These papers document a small portion of Miller's professional
life. They consist primarily of manuscript and typescript articles, lectures, and
essays; correspondence and records pertaining to his publications; and reprints,
articles, and clippings of his published work. Other items include correspondence,
biographical materials, and two photographs. The correspondent in the "Shadwell group"
letters is W. G. Symons (who signs his letters "Christopher"); also included is a
circular letter by Anne and Martyn Grubb. All of the letters pertain to ecumenical work
among local communities in Great Britain and in the Student Christian Movement. The
publishing correspondence includes several letters from Werner Koch, his German
translator, that concern theological issues of the late 1940s; there are also letters
pertaining to the Student Christian Movement in Europe.
Alexander Miller came to Stanford University in 1950 to inaugurate the curriculum in
Religious Studies. He was ordained in the Presbyterian Church of New Zealand in 1937,
and held pastorates there and in Scotland and England before coming to Stanford. From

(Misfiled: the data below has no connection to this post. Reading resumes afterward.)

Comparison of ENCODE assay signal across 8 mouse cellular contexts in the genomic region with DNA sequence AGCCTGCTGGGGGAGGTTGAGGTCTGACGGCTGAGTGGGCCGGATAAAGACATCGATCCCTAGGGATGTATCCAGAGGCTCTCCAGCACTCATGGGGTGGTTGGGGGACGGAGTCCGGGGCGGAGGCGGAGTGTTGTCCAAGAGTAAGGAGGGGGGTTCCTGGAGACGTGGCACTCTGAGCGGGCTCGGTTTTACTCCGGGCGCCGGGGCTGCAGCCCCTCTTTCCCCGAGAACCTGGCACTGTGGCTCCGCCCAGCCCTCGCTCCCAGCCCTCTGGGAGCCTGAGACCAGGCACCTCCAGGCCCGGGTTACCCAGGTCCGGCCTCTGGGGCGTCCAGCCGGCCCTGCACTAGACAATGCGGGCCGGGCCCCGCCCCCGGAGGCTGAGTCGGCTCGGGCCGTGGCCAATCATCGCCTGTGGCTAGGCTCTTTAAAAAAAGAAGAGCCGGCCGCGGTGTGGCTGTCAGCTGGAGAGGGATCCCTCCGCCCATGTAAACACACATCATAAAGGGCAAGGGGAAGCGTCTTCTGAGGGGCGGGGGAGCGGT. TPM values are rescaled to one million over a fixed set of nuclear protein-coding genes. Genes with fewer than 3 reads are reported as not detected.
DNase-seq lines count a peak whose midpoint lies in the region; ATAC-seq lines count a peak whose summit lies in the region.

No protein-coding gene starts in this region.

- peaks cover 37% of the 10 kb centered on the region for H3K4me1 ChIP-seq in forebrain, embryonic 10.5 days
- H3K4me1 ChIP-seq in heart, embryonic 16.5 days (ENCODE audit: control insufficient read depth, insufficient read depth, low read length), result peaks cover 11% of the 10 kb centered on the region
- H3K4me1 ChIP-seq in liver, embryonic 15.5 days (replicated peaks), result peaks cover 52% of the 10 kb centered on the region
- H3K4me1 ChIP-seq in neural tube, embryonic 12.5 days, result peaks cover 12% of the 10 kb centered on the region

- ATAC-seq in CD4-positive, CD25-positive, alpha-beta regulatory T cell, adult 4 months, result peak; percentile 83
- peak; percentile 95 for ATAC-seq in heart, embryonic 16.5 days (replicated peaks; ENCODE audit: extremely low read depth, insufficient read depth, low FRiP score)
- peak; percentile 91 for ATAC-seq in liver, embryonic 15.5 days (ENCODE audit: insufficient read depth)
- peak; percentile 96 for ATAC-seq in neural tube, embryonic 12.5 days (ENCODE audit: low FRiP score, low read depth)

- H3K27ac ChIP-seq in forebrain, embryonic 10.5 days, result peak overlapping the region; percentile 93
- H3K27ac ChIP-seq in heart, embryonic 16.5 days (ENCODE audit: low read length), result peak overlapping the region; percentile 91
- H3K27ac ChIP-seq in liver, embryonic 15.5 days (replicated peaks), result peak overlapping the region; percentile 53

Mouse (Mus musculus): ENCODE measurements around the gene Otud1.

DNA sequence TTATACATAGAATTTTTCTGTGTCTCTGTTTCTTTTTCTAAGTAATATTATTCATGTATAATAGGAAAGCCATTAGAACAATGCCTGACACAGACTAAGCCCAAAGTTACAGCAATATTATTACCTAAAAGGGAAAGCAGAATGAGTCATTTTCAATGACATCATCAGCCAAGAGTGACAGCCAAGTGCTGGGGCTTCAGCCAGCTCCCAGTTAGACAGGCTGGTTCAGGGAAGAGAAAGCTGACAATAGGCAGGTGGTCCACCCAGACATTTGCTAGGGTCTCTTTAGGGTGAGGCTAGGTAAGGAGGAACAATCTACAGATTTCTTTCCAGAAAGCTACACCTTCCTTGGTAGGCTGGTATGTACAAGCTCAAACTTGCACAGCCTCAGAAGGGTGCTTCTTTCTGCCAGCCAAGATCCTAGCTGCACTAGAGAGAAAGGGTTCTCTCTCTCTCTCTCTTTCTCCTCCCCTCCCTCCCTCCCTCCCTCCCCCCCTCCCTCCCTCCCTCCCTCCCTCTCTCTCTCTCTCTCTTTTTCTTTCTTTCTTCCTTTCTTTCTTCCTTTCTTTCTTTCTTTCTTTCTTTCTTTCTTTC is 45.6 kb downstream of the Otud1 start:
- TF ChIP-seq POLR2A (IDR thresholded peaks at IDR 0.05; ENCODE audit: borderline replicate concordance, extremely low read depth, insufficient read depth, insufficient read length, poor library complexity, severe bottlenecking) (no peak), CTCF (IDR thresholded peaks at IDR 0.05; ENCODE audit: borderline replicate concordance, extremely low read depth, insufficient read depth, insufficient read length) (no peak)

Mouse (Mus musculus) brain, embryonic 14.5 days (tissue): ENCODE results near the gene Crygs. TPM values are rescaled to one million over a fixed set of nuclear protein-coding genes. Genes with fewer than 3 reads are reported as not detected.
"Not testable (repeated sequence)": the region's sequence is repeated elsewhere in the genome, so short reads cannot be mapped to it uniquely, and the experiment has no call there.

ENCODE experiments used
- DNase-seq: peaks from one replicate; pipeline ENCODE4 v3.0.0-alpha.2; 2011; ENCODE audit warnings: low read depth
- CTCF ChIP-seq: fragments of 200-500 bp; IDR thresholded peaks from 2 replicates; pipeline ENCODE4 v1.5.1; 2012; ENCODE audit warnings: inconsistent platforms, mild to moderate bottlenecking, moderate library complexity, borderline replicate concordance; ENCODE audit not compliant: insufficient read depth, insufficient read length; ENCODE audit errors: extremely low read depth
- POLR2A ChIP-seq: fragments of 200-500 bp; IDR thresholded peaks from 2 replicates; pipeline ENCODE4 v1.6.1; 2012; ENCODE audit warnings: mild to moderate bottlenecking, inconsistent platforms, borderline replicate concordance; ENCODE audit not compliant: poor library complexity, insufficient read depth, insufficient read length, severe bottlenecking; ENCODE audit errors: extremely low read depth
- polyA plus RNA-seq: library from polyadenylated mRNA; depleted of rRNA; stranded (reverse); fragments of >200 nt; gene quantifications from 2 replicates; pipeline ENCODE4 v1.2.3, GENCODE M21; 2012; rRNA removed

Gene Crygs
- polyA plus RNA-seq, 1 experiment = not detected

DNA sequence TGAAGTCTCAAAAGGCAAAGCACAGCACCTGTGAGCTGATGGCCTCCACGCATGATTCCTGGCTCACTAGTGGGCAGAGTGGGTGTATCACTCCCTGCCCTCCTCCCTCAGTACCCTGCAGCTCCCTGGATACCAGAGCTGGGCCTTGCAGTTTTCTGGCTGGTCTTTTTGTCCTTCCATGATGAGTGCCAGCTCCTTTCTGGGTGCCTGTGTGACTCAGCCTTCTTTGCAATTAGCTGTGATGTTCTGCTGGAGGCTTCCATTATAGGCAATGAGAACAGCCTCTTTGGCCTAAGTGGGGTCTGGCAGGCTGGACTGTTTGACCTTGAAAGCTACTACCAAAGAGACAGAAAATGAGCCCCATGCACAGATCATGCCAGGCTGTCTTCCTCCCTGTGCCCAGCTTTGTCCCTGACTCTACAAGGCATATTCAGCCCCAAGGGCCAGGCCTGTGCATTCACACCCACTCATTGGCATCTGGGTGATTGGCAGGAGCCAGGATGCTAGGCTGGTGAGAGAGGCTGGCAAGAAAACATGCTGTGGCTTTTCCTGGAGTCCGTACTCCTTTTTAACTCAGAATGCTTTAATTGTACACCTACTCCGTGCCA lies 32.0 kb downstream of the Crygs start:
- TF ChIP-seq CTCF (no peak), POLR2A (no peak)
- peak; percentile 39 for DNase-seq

1943 to 1945 he was associated with Sir George MacLeod in the Iona Community in
Scotland. Throughout his career he was associated with the Student Christian Movement.
He was the author of several books, including THE CHRISTIAN SIGNIFICANCE OF KARL MARX,
FAITH AND LEARNING, and THE MAN IN THE MIRROR. In 1958 the Pacific School of Religion
conferred upon him an honorary degree of Doctor of Divinity.
All requests to reproduce, publish, quote from, or otherwise use collection materials
must be submitted in writing to the Head of Special Collections and University
Archives, Stanford University Libraries, Stanford, California 94304-6064. Consent is
given on behalf of Special Collections as the owner of the physical items and is not
intended to include or imply permission from the copyright owner. Such permission
must be obtained from the copyright owner, heir(s) or assigns. See:
This collection is open for research.